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Hammams: The Moroccan Spa

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A hammam is a traditional public steam bath. Once a necessity, since the introduction of private residence plumbing, these bath houses have become a hodge-podge of luxury spa experiences as well as a social gathering spot for both tourists and locals alike. In addition to housing popular functioning Hammams, Morocco is home to several historic spas, the oldest of which dates back to the late 9th century. Public baths have played a significant role in the social and cultural history of the country—in both urban and rural settings. Especially popular with women, with just a little digging around, you can find the perfect spot for your tastes.

 

Unlike other Middle Eastern and Northern African countries, Morocco was never under Ottoman rule. Therefore, a hammam experience here will be necessarily different than those found in Egypt, Istanbul, or parts of southeastern Europe. In Morocco, hammams are often close to mosques. This is by design; the placement was meant to facilitate the performance of ablutions. Entrances are often discreet, and the buildings are often windowless. These spas are also much smaller than Roman, Byzantine, and Ottoman baths.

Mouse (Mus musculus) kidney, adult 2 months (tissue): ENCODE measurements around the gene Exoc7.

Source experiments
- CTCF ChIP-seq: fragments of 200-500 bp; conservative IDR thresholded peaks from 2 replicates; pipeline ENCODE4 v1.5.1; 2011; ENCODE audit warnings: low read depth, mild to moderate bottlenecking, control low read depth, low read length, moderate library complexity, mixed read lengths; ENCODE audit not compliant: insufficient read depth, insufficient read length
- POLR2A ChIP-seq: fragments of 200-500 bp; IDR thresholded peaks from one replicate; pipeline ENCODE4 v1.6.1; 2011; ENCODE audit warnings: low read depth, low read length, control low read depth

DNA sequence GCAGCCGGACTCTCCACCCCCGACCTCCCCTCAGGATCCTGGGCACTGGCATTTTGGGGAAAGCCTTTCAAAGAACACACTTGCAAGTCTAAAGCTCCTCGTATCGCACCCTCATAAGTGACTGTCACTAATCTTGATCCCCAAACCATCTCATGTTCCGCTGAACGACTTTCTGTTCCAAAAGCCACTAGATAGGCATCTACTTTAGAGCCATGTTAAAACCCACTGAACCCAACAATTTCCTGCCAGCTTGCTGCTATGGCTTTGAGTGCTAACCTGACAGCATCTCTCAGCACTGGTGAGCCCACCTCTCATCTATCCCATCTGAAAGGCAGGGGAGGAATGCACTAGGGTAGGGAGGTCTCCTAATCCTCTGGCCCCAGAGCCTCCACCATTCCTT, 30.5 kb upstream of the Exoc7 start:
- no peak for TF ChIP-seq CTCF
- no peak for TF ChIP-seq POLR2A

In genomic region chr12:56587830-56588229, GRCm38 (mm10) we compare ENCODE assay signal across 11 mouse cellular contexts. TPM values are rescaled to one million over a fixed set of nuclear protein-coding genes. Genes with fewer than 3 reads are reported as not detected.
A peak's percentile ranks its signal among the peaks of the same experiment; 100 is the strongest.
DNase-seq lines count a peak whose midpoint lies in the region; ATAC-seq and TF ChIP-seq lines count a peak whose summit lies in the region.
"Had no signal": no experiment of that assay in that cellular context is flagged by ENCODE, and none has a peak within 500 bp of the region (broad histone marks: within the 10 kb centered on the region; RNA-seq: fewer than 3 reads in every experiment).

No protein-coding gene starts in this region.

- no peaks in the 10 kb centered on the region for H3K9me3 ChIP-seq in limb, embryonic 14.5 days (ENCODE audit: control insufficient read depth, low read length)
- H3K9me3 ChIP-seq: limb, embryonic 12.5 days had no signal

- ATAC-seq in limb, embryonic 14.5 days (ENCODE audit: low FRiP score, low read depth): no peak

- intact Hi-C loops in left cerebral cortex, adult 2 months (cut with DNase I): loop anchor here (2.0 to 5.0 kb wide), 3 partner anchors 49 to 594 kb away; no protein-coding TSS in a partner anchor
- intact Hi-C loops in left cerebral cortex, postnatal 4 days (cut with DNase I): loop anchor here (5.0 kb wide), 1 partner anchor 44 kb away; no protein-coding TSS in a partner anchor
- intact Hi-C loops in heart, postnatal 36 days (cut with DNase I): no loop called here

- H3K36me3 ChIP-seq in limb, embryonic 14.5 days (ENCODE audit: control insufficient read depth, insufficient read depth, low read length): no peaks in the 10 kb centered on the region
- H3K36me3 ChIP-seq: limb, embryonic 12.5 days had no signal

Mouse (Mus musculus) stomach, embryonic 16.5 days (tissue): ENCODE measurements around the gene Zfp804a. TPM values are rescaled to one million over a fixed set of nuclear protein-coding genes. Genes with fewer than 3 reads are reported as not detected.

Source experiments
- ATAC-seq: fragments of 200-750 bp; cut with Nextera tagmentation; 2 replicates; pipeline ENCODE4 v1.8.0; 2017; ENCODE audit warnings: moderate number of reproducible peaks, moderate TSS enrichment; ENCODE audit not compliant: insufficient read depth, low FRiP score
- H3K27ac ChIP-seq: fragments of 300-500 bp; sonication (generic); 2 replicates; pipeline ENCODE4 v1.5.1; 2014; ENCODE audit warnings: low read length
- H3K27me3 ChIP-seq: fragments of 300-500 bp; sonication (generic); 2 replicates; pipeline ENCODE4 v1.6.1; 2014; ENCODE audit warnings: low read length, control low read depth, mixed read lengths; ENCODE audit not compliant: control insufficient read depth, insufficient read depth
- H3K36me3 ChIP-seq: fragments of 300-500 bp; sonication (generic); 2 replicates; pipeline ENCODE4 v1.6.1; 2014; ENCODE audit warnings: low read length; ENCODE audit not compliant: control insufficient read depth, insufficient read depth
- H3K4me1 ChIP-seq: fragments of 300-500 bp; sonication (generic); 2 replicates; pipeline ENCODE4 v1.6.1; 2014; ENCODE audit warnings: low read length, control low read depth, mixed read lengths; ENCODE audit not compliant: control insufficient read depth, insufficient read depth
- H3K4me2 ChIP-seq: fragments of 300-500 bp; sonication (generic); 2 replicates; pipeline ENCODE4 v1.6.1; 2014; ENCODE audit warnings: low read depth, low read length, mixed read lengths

Second only to mosques, hammams are an incredible example of Islamic architecture and urbanism. If you are interested in the cultural and social history of Morocco and the greater Northern African region, a trip to or tour of a hammam should be on your “must-do” list.

 

1 thought on “Hammams: The Moroccan Spa”

  1. Erika J says:

    When choosing a hammam, be sure to understand if it’s for locals or tourists. The tourist hammams are more like spas, and they are very expensive. Local neighborhood hammams are more like social gathering places; you don’t really visit for the services.

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